Call it keyboarding, or old-school typing…
During the 1950s and ’60s typewriting was taught mostly in elementary schools, and there was a widely held conviction that typewriting skills might fast-forward a student’s acquisition of the English language — especially spelling. Through typing, students tend to become more aware of the forms that letter patterns take, especially the beginning and ending of words, as Bartholome W. Lloyd reported in his research, “Keyboarding/Typewriting in Elementary School.”
Strategies for typing instruction started at the same time the typewriter came on the scene. It was towards the end of the 19th century that the typewriter gained its full status as a reliable tool for communication and writing.
Roughly around 1880, typing courses were provided by typewriter manufacturers like Remington in an effort to establish the typewriter’s status as an essential technological aid in business. Fast-forward 15 years into the 20th century, and you’ll find that public schools were starting to introduce typing in America’s high schools.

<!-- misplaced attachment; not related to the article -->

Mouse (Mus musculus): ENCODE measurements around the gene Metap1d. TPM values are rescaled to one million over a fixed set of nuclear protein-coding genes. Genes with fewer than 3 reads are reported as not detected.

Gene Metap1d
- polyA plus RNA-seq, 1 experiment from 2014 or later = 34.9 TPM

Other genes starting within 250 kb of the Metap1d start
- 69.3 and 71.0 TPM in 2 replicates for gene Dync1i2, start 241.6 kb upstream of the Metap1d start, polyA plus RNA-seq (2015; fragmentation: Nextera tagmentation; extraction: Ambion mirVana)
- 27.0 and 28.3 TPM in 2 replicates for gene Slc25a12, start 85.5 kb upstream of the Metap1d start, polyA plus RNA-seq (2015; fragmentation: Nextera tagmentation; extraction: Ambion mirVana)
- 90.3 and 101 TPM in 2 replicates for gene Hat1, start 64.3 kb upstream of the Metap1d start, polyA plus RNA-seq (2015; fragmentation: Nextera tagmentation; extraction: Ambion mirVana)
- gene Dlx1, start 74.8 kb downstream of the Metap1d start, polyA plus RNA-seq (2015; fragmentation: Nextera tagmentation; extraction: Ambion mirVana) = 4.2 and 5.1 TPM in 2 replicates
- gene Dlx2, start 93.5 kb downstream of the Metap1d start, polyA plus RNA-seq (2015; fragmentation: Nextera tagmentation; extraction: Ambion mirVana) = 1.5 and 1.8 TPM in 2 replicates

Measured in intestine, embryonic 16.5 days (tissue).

Typing is a skill that boosts employment opportunities. However, at one point it was also considered a medium through which reading and writing could be taught. A study by Wood and Freeman (1932) explored how typewriters affect students’ literacy.
They discovered that students using a typewriter to write had a better reading capacity and improved spelling skills. What is more, these students regarded writing on a typewriter to be more enjoyable than their counterparts who weren’t writing and reading on a typewriter. At this time, typewriters were a technology that was experimentally introduced as educators wanted to see how it could positively affect learning.